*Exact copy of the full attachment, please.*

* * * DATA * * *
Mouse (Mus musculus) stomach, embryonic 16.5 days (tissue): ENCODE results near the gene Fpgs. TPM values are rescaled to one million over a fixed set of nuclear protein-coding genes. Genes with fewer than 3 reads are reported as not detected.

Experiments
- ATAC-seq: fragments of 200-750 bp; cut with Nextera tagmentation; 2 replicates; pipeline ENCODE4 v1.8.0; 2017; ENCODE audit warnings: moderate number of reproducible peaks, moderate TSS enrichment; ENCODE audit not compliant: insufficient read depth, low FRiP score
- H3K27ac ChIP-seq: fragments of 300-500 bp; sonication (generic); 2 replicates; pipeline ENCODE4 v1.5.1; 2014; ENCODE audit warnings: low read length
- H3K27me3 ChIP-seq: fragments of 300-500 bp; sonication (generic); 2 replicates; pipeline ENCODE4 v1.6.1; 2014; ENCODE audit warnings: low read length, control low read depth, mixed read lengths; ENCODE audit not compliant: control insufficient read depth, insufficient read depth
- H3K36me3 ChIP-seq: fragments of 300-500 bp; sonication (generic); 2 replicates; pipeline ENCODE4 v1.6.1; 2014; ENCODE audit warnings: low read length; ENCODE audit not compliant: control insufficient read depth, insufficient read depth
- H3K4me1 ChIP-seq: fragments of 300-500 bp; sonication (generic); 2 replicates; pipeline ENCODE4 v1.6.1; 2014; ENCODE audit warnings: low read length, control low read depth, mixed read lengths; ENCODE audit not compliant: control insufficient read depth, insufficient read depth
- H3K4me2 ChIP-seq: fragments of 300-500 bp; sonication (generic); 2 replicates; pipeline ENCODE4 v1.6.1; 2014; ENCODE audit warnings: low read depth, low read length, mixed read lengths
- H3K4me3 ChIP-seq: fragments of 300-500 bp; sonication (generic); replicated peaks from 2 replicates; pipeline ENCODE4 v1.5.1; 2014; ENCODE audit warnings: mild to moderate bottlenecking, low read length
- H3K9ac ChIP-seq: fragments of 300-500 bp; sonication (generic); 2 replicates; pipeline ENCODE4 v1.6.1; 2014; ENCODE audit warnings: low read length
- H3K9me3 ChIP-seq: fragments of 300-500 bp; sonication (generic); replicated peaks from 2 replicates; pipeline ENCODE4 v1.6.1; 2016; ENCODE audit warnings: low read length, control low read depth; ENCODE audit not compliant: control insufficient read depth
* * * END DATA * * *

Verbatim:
Mouse (Mus musculus) stomach, embryonic 16.5 days (tissue): ENCODE results near the gene Fpgs. TPM values are rescaled to one million over a fixed set of nuclear protein-coding genes. Genes with fewer than 3 reads are reported as not detected.

Experiments
- ATAC-seq: fragments of 200-750 bp; cut with Nextera tagmentation; 2 replicates; pipeline ENCODE4 v1.8.0; 2017; ENCODE audit warnings: moderate number of reproducible peaks, moderate TSS enrichment; ENCODE audit not compliant: insufficient read depth, low FRiP score
- H3K27ac ChIP-seq: fragments of 300-500 bp; sonication (generic); 2 replicates; pipeline ENCODE4 v1.5.1; 2014; ENCODE audit warnings: low read length
- H3K27me3 ChIP-seq: fragments of 300-500 bp; sonication (generic); 2 replicates; pipeline ENCODE4 v1.6.1; 2014; ENCODE audit warnings: low read length, control low read depth, mixed read lengths; ENCODE audit not compliant: control insufficient read depth, insufficient read depth
- H3K36me3 ChIP-seq: fragments of 300-500 bp; sonication (generic); 2 replicates; pipeline ENCODE4 v1.6.1; 2014; ENCODE audit warnings: low read length; ENCODE audit not compliant: control insufficient read depth, insufficient read depth
- H3K4me1 ChIP-seq: fragments of 300-500 bp; sonication (generic); 2 replicates; pipeline ENCODE4 v1.6.1; 2014; ENCODE audit warnings: low read length, control low read depth, mixed read lengths; ENCODE audit not compliant: control insufficient read depth, insufficient read depth
- H3K4me2 ChIP-seq: fragments of 300-500 bp; sonication (generic); 2 replicates; pipeline ENCODE4 v1.6.1; 2014; ENCODE audit warnings: low read depth, low read length, mixed read lengths
- H3K4me3 ChIP-seq: fragments of 300-500 bp; sonication (generic); replicated peaks from 2 replicates; pipeline ENCODE4 v1.5.1; 2014; ENCODE audit warnings: mild to moderate bottlenecking, low read length
- H3K9ac ChIP-seq: fragments of 300-500 bp; sonication (generic); 2 replicates; pipeline ENCODE4 v1.6.1; 2014; ENCODE audit warnings: low read length
- H3K9me3 ChIP-seq: fragments of 300-500 bp; sonication (generic); replicated peaks from 2 replicates; pipeline ENCODE4 v1.6.1; 2016; ENCODE audit warnings: low read length, control low read depth; ENCODE audit not compliant: control insufficient read depth